The sandwiches were pressed into crisp little waffle squares with beautifully brown oozing edges. I thought the sandwich might be too thick, so I squeezed the handles of the waffle iron together to squish it down. I was also worried that the cheese would ooze out and make a mess, but the oozy browned bits were fantastic and actually peeled right off the nonstick surface. I’d still recommend using less than 3 ounces though. Next up, the Cheddar, Bacon, and Apple combo.
First off, I haven't made my own grilled cheese sandwich in years (probably since I evaluated the Hog Island Grilled Cheese, so maybe I'm just easy to please when it comes to grilled cheese at home. But I have to say—my sandwich was divine. I ate most of the crust while my daughter ate the middle. She still throws food from her high chair when she's finished, and I was literally eating the leftover pieces off the floor—it was that good.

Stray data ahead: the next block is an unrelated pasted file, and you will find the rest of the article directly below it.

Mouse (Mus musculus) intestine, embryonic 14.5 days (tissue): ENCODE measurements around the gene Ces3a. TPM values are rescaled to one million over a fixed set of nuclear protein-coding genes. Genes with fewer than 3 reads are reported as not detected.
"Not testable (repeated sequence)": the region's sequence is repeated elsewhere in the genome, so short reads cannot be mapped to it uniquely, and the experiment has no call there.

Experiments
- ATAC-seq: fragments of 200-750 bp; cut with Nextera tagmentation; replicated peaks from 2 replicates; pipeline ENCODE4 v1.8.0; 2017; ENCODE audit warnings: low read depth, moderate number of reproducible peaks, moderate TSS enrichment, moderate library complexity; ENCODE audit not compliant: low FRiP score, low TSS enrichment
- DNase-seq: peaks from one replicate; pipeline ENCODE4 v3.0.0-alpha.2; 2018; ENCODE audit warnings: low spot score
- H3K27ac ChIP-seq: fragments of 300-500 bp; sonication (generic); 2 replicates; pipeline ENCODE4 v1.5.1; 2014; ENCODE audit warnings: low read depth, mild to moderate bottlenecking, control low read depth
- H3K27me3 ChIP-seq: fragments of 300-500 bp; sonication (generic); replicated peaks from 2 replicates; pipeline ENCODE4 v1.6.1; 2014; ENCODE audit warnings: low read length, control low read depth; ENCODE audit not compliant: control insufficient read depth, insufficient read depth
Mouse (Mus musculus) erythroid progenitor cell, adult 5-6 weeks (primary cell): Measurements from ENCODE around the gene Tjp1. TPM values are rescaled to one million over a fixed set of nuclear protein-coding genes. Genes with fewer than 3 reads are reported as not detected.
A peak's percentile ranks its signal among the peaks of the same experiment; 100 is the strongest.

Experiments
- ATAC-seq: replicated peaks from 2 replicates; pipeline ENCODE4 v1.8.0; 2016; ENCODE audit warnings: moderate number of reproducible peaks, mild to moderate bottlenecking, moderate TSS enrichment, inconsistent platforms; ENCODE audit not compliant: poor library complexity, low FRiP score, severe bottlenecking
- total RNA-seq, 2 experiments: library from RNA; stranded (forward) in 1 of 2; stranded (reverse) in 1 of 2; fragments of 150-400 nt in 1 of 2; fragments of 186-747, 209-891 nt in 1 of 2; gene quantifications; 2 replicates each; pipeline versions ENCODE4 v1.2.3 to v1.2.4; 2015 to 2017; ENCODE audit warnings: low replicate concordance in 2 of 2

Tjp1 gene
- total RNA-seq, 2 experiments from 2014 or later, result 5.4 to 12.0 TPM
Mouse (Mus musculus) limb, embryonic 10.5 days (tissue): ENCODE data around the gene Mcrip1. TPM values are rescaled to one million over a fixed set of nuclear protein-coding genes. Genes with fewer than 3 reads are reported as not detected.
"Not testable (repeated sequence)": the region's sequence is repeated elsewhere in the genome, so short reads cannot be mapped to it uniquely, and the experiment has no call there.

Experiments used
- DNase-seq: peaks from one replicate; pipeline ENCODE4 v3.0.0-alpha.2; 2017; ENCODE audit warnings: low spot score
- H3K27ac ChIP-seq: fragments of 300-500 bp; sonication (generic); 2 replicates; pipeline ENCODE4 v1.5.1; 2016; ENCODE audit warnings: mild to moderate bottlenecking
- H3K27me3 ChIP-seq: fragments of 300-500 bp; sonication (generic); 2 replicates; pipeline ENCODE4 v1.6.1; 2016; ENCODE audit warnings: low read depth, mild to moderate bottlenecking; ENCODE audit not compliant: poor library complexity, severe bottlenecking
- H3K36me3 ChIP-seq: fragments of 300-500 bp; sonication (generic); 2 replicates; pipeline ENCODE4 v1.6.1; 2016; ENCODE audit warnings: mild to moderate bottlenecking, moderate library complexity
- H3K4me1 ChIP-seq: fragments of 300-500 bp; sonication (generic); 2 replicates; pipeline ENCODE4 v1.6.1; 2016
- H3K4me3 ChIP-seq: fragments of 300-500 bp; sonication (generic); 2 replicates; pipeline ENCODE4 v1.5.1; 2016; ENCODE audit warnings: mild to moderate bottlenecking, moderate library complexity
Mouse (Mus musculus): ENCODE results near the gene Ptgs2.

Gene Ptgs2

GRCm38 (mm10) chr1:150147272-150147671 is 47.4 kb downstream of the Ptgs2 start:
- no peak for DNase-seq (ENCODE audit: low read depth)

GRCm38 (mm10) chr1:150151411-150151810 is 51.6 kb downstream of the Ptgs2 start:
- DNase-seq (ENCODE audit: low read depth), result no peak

I used Dave's Killer Bread (yellow, for those who’ve never tried it) and aged Cheddar, and we ate the sandwich with grapes and Honeycrisp apples. My butter wasn't at room temperature, so I put it in the microwave for about 10 seconds to warm it up—this helped prevent tearing holes in the bread when trying to spread the butter.
I sliced the Cheddar as thinly as possible but there were still chunks, which ended up melting just fine in the iron. I was distracted by my daughter while waiting for the sandwich to grill, so I didn't retrieve it for about 3 minutes, and it was just starting to burn. I’d suggest lifting the iron after the first minute to check the bread.
This waffle iron grilled cheese recipe is great. I used whole wheat bread and extra sharp white Cheddar and I didn’t add any salt. The first time I made the recipe, I added all 3 ounces cheese, which ended up being too much, as it was hard to close the waffle iron.
The second time I used 2 ounces, which I still found to be a lot. The third time I used 1 1/2 ounces, and that seemed just right, so if you’d like to reduce the amount of cheese, you can easily do so. What I like best about using the waffle iron, as opposed to a regular grilled cheese press or a skillet, is that you get deep grooves on the sandwich. My waffle iron is the kind that closes tightly and turns over to cook, and my sandwich came out a nice golden brown on both sides.